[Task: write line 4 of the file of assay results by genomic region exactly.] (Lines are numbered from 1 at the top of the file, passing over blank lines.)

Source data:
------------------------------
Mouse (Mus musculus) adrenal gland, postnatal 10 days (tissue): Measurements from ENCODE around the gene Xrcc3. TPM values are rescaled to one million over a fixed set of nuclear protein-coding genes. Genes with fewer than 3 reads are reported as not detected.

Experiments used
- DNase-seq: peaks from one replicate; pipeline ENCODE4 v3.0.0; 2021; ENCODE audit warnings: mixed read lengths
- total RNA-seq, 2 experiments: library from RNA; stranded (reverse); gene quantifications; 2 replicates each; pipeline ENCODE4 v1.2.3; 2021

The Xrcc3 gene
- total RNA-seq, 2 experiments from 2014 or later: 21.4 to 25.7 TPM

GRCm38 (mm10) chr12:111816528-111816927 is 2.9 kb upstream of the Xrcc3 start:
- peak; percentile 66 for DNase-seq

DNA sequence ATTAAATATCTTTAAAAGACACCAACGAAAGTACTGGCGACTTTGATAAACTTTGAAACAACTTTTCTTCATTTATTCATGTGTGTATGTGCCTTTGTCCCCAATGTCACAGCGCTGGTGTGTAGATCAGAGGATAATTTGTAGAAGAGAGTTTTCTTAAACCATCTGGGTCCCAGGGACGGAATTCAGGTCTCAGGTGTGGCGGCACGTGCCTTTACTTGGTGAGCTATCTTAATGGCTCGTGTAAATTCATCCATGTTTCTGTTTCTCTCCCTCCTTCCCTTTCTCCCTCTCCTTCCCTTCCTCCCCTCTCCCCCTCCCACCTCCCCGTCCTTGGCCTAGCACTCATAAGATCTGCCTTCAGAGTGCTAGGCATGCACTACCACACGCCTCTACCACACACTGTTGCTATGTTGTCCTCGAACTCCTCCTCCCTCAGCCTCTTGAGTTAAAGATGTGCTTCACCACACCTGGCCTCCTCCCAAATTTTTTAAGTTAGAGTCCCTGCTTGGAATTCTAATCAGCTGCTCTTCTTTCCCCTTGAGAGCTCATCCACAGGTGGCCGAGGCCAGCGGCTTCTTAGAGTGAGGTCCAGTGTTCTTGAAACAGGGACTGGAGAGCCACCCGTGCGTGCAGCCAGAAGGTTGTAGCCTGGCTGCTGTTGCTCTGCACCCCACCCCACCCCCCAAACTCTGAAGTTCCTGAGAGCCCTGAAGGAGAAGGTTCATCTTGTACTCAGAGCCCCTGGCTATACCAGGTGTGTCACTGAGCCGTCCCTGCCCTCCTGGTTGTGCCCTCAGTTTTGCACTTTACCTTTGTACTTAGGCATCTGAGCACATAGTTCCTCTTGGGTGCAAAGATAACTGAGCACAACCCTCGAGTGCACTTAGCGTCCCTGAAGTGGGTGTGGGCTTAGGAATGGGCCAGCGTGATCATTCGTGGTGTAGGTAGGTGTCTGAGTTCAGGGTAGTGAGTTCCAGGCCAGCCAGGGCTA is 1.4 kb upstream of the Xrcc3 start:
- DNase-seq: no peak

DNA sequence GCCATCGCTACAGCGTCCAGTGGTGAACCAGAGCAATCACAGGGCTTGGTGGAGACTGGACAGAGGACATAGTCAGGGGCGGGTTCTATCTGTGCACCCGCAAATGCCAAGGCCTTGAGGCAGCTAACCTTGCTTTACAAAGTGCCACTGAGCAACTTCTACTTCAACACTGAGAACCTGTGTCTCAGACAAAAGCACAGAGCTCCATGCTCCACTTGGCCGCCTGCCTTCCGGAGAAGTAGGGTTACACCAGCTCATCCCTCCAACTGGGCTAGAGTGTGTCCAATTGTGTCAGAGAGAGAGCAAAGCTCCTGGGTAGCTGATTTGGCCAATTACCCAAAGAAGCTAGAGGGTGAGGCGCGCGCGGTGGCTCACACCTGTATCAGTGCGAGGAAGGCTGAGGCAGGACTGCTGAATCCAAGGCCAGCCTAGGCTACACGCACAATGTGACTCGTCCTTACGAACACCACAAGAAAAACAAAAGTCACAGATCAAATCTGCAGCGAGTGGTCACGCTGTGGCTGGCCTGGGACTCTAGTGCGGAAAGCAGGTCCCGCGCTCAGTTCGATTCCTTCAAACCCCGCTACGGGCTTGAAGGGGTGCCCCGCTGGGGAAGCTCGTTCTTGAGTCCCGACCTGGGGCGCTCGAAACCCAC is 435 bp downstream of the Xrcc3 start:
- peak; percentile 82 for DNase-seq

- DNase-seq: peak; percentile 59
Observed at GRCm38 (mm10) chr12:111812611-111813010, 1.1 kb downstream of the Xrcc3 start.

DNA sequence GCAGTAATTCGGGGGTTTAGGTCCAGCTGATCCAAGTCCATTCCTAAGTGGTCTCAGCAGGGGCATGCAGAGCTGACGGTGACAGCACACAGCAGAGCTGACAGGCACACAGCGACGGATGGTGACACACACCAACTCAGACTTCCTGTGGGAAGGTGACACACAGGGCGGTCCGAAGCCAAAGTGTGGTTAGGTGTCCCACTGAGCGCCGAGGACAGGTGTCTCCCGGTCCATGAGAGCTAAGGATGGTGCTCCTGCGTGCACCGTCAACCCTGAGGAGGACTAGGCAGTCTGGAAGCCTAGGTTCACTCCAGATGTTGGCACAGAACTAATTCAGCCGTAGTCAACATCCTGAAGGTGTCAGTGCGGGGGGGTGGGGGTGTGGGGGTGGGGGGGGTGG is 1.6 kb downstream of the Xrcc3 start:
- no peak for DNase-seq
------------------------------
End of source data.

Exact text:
- total RNA-seq, 2 experiments: library from RNA; stranded (reverse); gene quantifications; 2 replicates each; pipeline ENCODE4 v1.2.3; 2021